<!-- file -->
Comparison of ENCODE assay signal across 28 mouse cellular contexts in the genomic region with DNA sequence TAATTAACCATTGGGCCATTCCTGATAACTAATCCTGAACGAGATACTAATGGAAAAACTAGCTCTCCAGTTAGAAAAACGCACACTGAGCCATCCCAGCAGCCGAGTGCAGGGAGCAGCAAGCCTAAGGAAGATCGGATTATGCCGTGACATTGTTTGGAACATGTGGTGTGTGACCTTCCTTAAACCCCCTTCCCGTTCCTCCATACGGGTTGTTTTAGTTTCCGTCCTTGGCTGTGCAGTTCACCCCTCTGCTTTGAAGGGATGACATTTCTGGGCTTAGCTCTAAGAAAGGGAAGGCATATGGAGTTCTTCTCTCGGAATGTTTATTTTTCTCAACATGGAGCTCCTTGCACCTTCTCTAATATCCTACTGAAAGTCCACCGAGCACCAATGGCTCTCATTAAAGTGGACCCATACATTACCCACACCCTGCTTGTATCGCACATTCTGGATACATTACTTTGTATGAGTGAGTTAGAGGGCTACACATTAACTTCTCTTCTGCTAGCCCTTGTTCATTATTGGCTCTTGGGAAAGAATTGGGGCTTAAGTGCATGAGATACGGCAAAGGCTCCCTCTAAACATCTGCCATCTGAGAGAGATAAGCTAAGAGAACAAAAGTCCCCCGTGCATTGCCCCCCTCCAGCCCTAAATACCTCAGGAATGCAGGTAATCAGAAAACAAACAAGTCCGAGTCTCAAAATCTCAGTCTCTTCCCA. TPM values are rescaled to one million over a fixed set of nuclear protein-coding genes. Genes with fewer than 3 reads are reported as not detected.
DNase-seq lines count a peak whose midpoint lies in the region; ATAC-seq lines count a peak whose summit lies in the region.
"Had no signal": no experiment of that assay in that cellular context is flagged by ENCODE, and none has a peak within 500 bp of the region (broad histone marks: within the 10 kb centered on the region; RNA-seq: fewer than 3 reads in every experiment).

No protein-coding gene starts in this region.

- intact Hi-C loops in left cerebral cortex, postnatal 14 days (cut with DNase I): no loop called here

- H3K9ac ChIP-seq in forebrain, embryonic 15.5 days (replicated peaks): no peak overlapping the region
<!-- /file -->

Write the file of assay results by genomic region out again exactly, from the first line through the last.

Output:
Comparison of ENCODE assay signal across 28 mouse cellular contexts in the genomic region with DNA sequence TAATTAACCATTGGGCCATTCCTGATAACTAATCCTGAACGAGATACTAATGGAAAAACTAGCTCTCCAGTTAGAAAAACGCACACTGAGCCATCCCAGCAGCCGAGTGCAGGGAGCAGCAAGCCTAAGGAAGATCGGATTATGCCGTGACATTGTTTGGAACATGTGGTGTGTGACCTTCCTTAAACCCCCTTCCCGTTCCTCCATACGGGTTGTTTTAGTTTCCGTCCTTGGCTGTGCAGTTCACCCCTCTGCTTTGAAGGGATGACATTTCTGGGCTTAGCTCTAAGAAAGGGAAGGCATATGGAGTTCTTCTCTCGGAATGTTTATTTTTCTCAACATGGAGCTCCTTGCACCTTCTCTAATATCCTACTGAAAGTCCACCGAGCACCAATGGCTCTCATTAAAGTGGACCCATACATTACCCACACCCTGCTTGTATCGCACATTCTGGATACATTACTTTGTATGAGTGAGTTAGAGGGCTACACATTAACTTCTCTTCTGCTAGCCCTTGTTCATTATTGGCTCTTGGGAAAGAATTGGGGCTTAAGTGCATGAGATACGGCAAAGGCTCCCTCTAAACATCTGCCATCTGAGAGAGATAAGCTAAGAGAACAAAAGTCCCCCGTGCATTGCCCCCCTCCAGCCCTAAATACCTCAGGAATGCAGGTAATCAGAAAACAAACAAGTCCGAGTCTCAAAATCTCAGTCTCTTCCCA. TPM values are rescaled to one million over a fixed set of nuclear protein-coding genes. Genes with fewer than 3 reads are reported as not detected.
DNase-seq lines count a peak whose midpoint lies in the region; ATAC-seq lines count a peak whose summit lies in the region.
"Had no signal": no experiment of that assay in that cellular context is flagged by ENCODE, and none has a peak within 500 bp of the region (broad histone marks: within the 10 kb centered on the region; RNA-seq: fewer than 3 reads in every experiment).

No protein-coding gene starts in this region.

- intact Hi-C loops in left cerebral cortex, postnatal 14 days (cut with DNase I): no loop called here

- H3K9ac ChIP-seq in forebrain, embryonic 15.5 days (replicated peaks): no peak overlapping the region